The BBC is taking The Great British Story: A People’s History on the road, giving visitors from south Wales a unique opportunity to find out more about their own personal history as well as that of their local area.
The Great British Story event will be a celebration of local history, offering the public a toolkit which will help them find out more about their local history, from place names to landscapes and the origin of surnames.
Experts will be on hand at each event to help interpret historical artefacts, objects, photos and documents and give tips on how they can be preserved for future generations.
The event is free and will be held at St Fagans: National History Museum, Cardiff, from 10am to 5pm on Saturday, June 16.
The event will feature a discussion panel, hosted by BBC Cymru Wales’s wildlife expert Iolo Williams, and including The Great British Story presenter Michael Wood, as well as Professor Raimund Karl, who has headed up the School of History, Welsh History and Archaeology at the University of Bangor since 2007. Their topics will include strange artefacts and tall tales from history, plus there’s a chance to hear who they think is the greatest figure in British history from the past 1,600 years.
The event will also feature workshops, talks and hands-on activities including:
• Discovering the origins of place names
• Learning how you can research local history
• Hearing stories from the traveller and gypsy communities in Wales
• Uncovering the mysteries of ancient Iron Age communities in Wales
• Finding out how archaeologists survey and record their findings
• Listening to myths and legends with storyteller Enid Middleton
The tour has been organised by BBC Learning, which co-commissioned the Michael Wood landmark TV series of the same name, with BBC Two.
The series, which starts on May 25, charts Great Britain and Northern Ireland’s remarkable past from the perspective of ordinary people. It draws on the extraordinary energy and interest of local communities combined with the incredible resources of local archives, museums, societies and universities up and down the land to tell the story of our history.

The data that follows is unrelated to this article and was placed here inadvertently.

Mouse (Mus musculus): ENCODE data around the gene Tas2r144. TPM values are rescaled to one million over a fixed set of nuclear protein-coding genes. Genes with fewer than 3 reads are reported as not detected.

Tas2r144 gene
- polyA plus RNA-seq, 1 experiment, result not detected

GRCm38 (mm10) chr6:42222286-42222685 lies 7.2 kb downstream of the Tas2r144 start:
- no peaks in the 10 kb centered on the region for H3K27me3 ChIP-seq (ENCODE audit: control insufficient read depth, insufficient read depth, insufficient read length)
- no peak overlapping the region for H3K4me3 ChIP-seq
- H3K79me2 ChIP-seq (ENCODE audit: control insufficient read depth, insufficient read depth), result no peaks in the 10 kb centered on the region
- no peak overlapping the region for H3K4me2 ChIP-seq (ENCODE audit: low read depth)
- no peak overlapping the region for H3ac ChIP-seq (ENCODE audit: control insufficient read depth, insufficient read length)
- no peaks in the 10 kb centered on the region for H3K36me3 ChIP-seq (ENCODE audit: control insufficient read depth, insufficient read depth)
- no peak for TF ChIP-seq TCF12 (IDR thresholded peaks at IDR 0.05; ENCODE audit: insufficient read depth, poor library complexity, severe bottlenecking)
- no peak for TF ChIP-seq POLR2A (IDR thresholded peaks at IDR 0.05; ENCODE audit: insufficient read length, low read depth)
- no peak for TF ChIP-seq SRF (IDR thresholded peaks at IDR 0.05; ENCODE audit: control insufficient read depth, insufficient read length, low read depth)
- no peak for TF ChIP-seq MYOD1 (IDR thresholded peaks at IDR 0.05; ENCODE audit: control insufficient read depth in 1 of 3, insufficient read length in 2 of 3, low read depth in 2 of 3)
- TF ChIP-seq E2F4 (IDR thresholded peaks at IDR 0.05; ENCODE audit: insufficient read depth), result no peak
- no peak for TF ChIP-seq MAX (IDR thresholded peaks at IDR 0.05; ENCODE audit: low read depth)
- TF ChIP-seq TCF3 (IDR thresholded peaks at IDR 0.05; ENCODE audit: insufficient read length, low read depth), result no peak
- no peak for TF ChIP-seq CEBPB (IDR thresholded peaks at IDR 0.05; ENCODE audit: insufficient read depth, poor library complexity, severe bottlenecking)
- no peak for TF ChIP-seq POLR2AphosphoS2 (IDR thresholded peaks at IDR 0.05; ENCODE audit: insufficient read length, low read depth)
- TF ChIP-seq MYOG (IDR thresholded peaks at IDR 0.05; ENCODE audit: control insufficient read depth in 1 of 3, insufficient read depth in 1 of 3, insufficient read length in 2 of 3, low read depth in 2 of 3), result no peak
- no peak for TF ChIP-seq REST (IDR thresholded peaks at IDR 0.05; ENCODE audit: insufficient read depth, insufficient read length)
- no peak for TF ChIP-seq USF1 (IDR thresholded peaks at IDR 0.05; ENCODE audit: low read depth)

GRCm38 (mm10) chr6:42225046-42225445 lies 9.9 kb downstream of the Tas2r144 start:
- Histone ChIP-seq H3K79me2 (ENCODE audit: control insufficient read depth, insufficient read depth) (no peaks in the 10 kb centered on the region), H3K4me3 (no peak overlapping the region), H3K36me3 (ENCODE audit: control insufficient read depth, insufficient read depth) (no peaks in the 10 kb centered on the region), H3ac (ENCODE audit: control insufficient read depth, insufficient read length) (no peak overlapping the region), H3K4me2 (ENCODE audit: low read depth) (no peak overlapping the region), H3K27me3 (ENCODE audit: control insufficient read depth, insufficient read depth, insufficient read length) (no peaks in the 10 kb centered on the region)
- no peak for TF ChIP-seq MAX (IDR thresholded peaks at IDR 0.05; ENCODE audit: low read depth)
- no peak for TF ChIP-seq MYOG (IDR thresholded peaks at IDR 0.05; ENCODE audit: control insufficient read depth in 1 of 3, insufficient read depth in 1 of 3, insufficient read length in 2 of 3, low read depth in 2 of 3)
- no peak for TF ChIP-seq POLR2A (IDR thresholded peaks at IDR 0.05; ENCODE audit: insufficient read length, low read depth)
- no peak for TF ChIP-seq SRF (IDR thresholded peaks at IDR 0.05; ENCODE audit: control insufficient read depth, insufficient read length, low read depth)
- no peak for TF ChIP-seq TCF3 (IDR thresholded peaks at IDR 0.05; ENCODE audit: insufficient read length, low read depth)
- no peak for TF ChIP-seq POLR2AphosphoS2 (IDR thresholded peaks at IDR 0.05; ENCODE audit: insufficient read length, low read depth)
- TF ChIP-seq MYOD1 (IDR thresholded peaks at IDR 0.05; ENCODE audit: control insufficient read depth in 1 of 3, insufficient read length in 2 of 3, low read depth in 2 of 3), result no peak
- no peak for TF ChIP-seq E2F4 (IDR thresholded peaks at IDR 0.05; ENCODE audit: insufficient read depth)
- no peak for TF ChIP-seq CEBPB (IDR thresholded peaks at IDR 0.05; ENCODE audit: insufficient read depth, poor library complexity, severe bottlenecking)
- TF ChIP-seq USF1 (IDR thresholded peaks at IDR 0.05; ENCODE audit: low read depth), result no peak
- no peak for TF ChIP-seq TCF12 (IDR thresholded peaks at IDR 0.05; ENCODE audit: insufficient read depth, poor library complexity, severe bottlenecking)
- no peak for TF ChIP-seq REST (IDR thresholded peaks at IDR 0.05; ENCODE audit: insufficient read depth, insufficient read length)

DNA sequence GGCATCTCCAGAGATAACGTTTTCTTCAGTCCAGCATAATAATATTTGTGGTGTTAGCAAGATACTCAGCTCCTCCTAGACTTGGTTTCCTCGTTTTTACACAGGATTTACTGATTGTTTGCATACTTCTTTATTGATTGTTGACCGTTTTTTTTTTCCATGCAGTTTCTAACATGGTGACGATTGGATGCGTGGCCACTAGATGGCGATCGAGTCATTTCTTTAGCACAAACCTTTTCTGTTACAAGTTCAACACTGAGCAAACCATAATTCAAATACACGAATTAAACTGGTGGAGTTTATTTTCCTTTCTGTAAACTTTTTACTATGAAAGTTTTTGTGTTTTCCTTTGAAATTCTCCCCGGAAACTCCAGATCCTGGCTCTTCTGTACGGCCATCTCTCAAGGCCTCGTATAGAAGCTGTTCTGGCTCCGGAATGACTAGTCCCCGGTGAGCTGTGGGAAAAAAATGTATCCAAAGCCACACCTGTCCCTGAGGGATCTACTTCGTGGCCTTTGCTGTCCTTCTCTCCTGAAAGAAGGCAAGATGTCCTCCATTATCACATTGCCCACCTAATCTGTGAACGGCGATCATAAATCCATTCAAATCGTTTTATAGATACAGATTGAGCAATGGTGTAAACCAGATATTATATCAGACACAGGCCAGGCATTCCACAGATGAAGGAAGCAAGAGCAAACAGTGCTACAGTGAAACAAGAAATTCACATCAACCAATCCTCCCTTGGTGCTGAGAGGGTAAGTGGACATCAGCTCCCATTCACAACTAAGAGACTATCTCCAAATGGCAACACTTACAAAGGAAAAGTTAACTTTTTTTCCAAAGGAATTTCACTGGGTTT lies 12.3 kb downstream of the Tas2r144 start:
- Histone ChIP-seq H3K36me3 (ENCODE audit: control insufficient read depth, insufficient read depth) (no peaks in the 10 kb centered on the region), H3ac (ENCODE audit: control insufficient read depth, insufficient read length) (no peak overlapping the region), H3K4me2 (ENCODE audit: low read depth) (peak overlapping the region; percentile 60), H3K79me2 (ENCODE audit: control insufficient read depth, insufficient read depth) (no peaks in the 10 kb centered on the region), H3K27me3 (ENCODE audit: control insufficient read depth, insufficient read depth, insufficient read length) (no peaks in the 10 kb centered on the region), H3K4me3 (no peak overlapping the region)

Michael Wood says: “The Great British Story has revealed things which perhaps we take for granted. Britain has the most incredible variety of people, cultures and traditions - having a local context to the great events of history brings them alive in a new and captivating way and I hope people will be inspired by the television programmes to continue to uncover their own place in history by visiting this event.”
For people unable to make it there is a free Fact Pack available to download from the BBC website bbc.co.uk/greatbritishstory
It provides top tips and starting points for researching both personal and local history. Discover how historical artefacts can be preserved; how to uncover hidden landscapes on your doorstep and how to research where surnames come from.
In support of BBC Learning’s The Great British Story - A People's History, the Heritage Lottery Fund (HLF) has developed All Our Stories. All Our Stories is a new, simple, funding scheme with grants available ranging from £3,000 - £10,000 - developed so everyone can get involved in their heritage. From researching local historic landmarks, learning more about customs and traditions to delving into archives and finding out the origins of street and place names, this new programme will give everyone the chance to explore their heritage and share what they learn with others.
Details of the TV programme, the events and Fact Pack can be found via the website bbc.co.uk/greatbritishstory
To find out more about the All Our Stories grants and how to apply, HLF will be at the BBC Learning events this summer, or go to www.hlf.org.uk/allourstories